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Artists fed up with AI-image generators use Mickey Mouse to goad copyright lawsuits

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Artists fed up with AI-image generators use Mickey Mouse to goad copyright lawsuits

Mickey Mouse cutout drawing on yellow background with Disney pencil

Artists are pushing back on imagery generated by artificial intelligence (AI) by using the technology to create content containing copyrighted Disney characters.

Since the introduction of AI systems including DALL·E 2, Lensa AI, and Midjourney, artists have argued that such tools steal their work, given that they’ve been fed an endless supply of their pieces as inputs. Many such tools, for example, can be told to create imagery in the style of a particular artist.

The current legal consensus, much to the chagrin of many artists, concludes that AI-generated art is in the public domain and therefore not copyrighted. In the terms of service for systems such as DALL·E 2, created by the research laboratory OpenAI, users are told that no images are copyrighted despite being owned by OpenAI.

In response to concerns over the future of their craft, artists have begun using AI systems to generate images of characters including Disney’s Mickey Mouse. Given Disney’s history of fierce protection over its content, the artists are hoping the company takes action and thus proves that AI art isn’t as original as it claims.

Over the weekend, Eric Bourdages, the Lead Character Artist on the popular video game Dead by Daylight, urged his followers to create and sell merchandise using the Disney-inspired images he created using Midjourney.

“Someone steal these amazing designs to sell them on Mugs and T-Shirts, I really don’t care, this is AI art that’s been generated,” Bourdages wrote. “Legally there should be no recourse from Disney as according to the AI models TOS these images transcends copyright and the images are public domain.”

Bourdages tweet quickly racked up more than 37,000 likes and close to 6,000 shares.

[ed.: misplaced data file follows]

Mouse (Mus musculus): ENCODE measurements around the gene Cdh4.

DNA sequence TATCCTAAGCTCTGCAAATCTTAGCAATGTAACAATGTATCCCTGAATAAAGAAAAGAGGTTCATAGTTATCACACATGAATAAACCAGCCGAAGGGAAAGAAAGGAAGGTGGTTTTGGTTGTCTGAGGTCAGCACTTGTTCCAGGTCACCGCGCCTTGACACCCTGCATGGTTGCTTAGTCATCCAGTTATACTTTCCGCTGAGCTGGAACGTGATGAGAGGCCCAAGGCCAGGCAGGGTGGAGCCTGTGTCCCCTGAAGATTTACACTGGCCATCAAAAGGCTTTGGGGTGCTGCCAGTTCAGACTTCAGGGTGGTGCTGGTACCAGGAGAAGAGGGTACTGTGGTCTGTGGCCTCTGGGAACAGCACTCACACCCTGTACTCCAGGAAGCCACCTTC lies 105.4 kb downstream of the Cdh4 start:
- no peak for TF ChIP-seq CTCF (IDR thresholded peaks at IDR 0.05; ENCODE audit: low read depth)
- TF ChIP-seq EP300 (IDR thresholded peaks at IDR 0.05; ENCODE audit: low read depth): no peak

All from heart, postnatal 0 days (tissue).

In numerous follow-up tweets, Bourdages generated images of other popular characters from movies, video games, and comic books, including Darth Vader, Spider-Man, Batman, Mario, and Pikachu.

“More shirts courtesy of AI,” he added. “I’m sure, Nintendo, Marvel, and DC won’t mind, the AI didn’t steal anything to create these images, they are completely 100% original.”

Many users appeared to agree with Bourdages’ somewhat sarcastic interpretation, sharing T-shirts they created online that feature the AI images.

Bourdages later clarified that he had no intention of profiting off of the images, but noted that Midjourney had done so by charging him to use their service.

“Midjourney is a paid subscription btw, so technically the only one that profited off of this image is them,” he said. “I have no intentions of profiting off of or claiming any of these images. They belong to the AI, MJ, and the public, my contribution is that of a simple google search.”

Just two days after sharing the images, however, Bourdages stated on Twitter that he had suddenly lost his access to Midjourney.

“Update – I was refunded and lost access to Midjourney,” he said. “They are no longer profiting off of these images and I assume didn’t want copyrighted characters generated. I hope this thread created discussion around AI and where data is sourced.”

In further remarks, Bourdages reiterated his primary goal when creating the images.

“The obvious issue I am opposed to in my thread is the theft of human art,” he said. “People’s craftsmanship, time, effort, and ideas are being taken without their consent and used to create a product that can blend it all together and mimic it to varying degrees.”

The Daily Dot reached out to both Bourdages and Midjourney to inquire about the images but did not receive a reply by press time. Disney did not respond to questions either regarding whether it would attempt to claim copyright over AI-generated imagery.

The issue surrounding AI art has already led to widespread protest and pushback from the art community. Just this week, artists on the art-hosting platform ArtStation began uploading identical images en masse that featured the caption “NO TO AI GENERATED IMAGES.”

Given just how new the technology is, it remains unclear what guidelines, if any, will be created to balance the rights of artists against the ever-expanding capabilities of AI.

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The post Artists fed up with AI-image generators use Mickey Mouse to goad copyright lawsuits appeared first on The Daily Dot.

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